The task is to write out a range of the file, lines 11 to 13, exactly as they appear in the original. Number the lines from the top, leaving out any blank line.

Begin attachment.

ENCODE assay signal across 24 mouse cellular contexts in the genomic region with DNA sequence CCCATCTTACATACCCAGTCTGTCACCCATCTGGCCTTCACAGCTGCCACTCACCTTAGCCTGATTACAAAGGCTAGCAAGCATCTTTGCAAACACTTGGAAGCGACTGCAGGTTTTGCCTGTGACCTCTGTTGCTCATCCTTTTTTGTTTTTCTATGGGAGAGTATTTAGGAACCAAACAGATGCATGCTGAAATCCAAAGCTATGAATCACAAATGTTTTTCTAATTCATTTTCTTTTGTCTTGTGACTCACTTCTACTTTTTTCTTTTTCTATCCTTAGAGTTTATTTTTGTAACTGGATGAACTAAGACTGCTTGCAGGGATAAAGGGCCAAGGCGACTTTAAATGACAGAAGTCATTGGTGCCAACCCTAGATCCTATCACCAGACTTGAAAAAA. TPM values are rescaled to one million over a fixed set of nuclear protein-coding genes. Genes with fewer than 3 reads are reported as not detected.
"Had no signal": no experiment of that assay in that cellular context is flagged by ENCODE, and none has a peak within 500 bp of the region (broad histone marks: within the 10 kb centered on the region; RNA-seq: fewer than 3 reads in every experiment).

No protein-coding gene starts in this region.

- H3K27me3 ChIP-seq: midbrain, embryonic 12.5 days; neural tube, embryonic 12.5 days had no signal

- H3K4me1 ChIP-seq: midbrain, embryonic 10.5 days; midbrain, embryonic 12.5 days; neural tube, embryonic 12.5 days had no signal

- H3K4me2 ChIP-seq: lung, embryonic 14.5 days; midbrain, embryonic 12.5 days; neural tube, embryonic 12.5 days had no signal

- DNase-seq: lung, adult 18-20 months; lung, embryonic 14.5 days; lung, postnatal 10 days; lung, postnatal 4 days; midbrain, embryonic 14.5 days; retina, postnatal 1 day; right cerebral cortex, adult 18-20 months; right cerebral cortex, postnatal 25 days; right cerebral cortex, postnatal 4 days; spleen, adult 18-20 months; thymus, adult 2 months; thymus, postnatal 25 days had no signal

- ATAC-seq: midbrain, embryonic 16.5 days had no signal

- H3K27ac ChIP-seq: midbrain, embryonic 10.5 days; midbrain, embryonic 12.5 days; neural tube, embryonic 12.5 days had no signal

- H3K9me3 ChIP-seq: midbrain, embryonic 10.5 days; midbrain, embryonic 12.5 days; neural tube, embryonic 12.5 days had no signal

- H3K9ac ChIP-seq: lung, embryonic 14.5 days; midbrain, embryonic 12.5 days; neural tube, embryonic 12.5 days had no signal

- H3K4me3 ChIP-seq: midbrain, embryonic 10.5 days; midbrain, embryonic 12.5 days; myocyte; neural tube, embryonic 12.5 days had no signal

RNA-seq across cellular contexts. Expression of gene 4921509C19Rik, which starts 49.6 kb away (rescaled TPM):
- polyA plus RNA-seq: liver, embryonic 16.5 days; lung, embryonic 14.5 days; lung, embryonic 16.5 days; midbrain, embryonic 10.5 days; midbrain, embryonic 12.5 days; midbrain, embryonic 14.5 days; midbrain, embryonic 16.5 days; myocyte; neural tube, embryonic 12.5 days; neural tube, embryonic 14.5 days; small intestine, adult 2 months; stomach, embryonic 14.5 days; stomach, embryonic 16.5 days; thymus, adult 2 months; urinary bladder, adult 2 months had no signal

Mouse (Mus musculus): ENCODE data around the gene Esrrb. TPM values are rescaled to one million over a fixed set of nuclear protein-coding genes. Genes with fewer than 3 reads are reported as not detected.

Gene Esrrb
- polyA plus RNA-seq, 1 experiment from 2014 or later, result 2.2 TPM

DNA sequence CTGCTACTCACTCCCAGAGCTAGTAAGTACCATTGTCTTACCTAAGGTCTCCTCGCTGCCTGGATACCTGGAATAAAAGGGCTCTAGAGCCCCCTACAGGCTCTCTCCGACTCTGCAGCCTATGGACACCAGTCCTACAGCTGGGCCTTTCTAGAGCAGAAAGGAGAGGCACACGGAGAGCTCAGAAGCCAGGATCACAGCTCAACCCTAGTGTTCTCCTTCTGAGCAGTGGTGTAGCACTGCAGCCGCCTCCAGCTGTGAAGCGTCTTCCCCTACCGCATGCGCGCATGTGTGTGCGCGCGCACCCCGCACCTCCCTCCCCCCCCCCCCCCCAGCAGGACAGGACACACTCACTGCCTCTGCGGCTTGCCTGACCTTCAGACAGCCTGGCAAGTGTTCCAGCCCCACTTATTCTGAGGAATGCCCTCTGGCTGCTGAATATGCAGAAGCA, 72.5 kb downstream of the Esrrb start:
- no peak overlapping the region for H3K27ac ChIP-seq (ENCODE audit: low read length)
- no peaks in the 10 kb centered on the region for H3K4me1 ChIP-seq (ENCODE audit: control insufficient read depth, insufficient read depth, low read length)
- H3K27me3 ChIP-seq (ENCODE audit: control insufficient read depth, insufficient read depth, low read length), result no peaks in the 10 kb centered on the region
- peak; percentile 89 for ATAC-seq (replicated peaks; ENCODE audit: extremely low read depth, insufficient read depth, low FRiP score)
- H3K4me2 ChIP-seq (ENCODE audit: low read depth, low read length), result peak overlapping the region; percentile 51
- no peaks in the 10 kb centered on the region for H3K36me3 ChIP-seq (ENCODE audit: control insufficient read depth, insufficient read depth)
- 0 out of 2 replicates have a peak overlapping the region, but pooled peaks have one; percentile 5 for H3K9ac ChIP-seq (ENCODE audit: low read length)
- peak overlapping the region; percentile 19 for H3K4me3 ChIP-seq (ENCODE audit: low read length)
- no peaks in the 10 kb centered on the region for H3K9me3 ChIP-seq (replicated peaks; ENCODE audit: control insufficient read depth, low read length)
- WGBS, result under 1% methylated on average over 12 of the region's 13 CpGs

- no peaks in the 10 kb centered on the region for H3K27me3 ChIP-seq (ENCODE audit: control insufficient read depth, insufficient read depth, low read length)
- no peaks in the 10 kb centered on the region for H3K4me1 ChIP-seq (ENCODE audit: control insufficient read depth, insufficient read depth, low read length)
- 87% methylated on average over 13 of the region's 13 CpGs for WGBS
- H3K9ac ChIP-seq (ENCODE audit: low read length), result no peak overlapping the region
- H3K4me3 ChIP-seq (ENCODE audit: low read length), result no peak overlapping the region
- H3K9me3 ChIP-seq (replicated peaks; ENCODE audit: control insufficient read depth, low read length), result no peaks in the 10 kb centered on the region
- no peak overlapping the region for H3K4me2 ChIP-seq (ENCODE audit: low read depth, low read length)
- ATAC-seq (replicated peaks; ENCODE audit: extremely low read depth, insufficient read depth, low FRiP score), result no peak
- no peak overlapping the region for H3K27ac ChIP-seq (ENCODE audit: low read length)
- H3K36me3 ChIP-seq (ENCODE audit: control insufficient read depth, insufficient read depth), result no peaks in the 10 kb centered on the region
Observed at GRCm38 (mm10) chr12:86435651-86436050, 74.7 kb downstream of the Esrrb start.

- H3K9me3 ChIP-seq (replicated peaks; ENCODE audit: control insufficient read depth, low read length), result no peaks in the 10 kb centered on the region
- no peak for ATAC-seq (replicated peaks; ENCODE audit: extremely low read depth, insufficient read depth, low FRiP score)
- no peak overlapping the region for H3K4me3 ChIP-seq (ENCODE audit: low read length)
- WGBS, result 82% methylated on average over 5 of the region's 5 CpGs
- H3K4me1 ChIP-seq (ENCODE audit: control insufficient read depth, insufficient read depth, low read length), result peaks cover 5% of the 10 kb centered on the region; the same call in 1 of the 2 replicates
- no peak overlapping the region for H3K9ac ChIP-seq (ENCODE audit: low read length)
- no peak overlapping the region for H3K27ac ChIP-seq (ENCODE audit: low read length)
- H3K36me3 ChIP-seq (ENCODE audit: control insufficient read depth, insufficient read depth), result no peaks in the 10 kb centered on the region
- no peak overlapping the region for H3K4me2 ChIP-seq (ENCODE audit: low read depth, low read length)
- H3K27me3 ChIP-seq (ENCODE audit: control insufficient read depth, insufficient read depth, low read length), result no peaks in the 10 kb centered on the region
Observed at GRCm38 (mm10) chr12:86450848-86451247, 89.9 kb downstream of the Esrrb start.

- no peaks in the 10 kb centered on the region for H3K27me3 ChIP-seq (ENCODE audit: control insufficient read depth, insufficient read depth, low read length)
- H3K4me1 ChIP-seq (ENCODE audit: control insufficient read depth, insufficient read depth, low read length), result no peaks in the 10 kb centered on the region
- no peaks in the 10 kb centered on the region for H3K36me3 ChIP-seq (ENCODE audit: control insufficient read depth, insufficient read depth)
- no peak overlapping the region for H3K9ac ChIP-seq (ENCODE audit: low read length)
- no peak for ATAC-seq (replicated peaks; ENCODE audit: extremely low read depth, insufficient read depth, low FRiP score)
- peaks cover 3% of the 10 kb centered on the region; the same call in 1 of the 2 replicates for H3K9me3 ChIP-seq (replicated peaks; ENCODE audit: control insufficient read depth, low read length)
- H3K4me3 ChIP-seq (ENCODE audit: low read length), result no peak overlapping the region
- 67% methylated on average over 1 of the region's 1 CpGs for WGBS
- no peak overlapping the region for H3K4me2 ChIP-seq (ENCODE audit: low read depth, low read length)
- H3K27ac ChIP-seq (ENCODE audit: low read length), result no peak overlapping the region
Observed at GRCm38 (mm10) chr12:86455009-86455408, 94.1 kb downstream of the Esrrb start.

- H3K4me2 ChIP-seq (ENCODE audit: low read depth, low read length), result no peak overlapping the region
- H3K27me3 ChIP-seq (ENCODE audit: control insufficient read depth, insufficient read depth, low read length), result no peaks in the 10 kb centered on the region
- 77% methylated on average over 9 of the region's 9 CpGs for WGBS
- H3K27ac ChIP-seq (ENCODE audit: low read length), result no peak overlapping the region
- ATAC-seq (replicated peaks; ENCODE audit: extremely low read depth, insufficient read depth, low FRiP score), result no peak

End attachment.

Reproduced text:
- H3K9ac ChIP-seq: lung, embryonic 14.5 days; midbrain, embryonic 12.5 days; neural tube, embryonic 12.5 days had no signal

- H3K4me3 ChIP-seq: midbrain, embryonic 10.5 days; midbrain, embryonic 12.5 days; myocyte; neural tube, embryonic 12.5 days had no signal

RNA-seq across cellular contexts. Expression of gene 4921509C19Rik, which starts 49.6 kb away (rescaled TPM):